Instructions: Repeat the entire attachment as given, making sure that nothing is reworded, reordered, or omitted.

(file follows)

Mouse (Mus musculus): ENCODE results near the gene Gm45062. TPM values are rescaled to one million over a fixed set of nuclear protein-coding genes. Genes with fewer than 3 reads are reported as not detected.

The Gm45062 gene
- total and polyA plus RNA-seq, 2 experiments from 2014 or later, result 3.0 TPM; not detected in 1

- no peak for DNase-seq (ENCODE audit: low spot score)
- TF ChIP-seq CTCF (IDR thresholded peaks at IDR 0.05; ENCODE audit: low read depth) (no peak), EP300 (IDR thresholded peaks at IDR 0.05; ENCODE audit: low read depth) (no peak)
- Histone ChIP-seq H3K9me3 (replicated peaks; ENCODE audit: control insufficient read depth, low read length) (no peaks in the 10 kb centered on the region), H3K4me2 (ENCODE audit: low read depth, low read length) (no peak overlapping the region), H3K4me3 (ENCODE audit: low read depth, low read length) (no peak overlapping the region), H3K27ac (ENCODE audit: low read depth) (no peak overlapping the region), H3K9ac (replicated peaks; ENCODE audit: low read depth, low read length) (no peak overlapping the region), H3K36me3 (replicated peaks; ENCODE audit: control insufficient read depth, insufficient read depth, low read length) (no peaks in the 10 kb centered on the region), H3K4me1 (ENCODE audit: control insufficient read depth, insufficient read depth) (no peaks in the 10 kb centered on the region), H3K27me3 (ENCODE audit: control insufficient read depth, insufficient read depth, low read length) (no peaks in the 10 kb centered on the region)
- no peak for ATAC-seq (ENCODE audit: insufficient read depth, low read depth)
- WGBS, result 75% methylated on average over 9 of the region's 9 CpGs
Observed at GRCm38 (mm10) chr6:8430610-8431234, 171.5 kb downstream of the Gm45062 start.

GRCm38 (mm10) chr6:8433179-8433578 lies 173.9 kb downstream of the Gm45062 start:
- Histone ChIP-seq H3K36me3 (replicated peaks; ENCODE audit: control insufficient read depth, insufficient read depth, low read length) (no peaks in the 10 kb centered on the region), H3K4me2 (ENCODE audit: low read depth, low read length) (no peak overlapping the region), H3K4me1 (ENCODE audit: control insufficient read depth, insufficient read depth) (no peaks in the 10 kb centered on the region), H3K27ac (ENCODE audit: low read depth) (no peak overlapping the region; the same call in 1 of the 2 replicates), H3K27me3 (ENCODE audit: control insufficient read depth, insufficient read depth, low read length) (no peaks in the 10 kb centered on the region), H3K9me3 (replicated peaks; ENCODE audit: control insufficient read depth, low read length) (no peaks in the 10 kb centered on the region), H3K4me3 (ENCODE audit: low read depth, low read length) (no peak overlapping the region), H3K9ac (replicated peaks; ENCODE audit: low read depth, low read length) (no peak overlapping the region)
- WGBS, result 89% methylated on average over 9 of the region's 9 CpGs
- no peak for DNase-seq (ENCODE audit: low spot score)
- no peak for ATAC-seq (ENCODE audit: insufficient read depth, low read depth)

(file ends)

Mouse (Mus musculus): ENCODE results near the gene Gm45062. TPM values are rescaled to one million over a fixed set of nuclear protein-coding genes. Genes with fewer than 3 reads are reported as not detected.

The Gm45062 gene
- total and polyA plus RNA-seq, 2 experiments from 2014 or later, result 3.0 TPM; not detected in 1

- no peak for DNase-seq (ENCODE audit: low spot score)
- TF ChIP-seq CTCF (IDR thresholded peaks at IDR 0.05; ENCODE audit: low read depth) (no peak), EP300 (IDR thresholded peaks at IDR 0.05; ENCODE audit: low read depth) (no peak)
- Histone ChIP-seq H3K9me3 (replicated peaks; ENCODE audit: control insufficient read depth, low read length) (no peaks in the 10 kb centered on the region), H3K4me2 (ENCODE audit: low read depth, low read length) (no peak overlapping the region), H3K4me3 (ENCODE audit: low read depth, low read length) (no peak overlapping the region), H3K27ac (ENCODE audit: low read depth) (no peak overlapping the region), H3K9ac (replicated peaks; ENCODE audit: low read depth, low read length) (no peak overlapping the region), H3K36me3 (replicated peaks; ENCODE audit: control insufficient read depth, insufficient read depth, low read length) (no peaks in the 10 kb centered on the region), H3K4me1 (ENCODE audit: control insufficient read depth, insufficient read depth) (no peaks in the 10 kb centered on the region), H3K27me3 (ENCODE audit: control insufficient read depth, insufficient read depth, low read length) (no peaks in the 10 kb centered on the region)
- no peak for ATAC-seq (ENCODE audit: insufficient read depth, low read depth)
- WGBS, result 75% methylated on average over 9 of the region's 9 CpGs
Observed at GRCm38 (mm10) chr6:8430610-8431234, 171.5 kb downstream of the Gm45062 start.

GRCm38 (mm10) chr6:8433179-8433578 lies 173.9 kb downstream of the Gm45062 start:
- Histone ChIP-seq H3K36me3 (replicated peaks; ENCODE audit: control insufficient read depth, insufficient read depth, low read length) (no peaks in the 10 kb centered on the region), H3K4me2 (ENCODE audit: low read depth, low read length) (no peak overlapping the region), H3K4me1 (ENCODE audit: control insufficient read depth, insufficient read depth) (no peaks in the 10 kb centered on the region), H3K27ac (ENCODE audit: low read depth) (no peak overlapping the region; the same call in 1 of the 2 replicates), H3K27me3 (ENCODE audit: control insufficient read depth, insufficient read depth, low read length) (no peaks in the 10 kb centered on the region), H3K9me3 (replicated peaks; ENCODE audit: control insufficient read depth, low read length) (no peaks in the 10 kb centered on the region), H3K4me3 (ENCODE audit: low read depth, low read length) (no peak overlapping the region), H3K9ac (replicated peaks; ENCODE audit: low read depth, low read length) (no peak overlapping the region)
- WGBS, result 89% methylated on average over 9 of the region's 9 CpGs
- no peak for DNase-seq (ENCODE audit: low spot score)
- no peak for ATAC-seq (ENCODE audit: insufficient read depth, low read depth)